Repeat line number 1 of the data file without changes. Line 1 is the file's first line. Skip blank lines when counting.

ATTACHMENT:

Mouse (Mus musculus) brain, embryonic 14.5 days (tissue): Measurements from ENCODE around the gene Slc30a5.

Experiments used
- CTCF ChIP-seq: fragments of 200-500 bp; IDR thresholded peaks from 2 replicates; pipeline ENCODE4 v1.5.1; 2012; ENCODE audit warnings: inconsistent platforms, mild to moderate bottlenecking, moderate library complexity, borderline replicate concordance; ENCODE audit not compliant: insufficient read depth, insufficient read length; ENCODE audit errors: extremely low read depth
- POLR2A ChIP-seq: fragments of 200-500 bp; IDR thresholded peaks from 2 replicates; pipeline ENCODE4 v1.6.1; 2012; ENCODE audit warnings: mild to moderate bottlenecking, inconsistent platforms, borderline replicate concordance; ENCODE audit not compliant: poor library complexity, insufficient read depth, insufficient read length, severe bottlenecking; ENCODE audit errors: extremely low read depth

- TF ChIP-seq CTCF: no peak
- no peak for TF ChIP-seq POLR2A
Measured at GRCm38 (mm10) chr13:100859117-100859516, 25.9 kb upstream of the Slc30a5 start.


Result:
Mouse (Mus musculus) brain, embryonic 14.5 days (tissue): Measurements from ENCODE around the gene Slc30a5.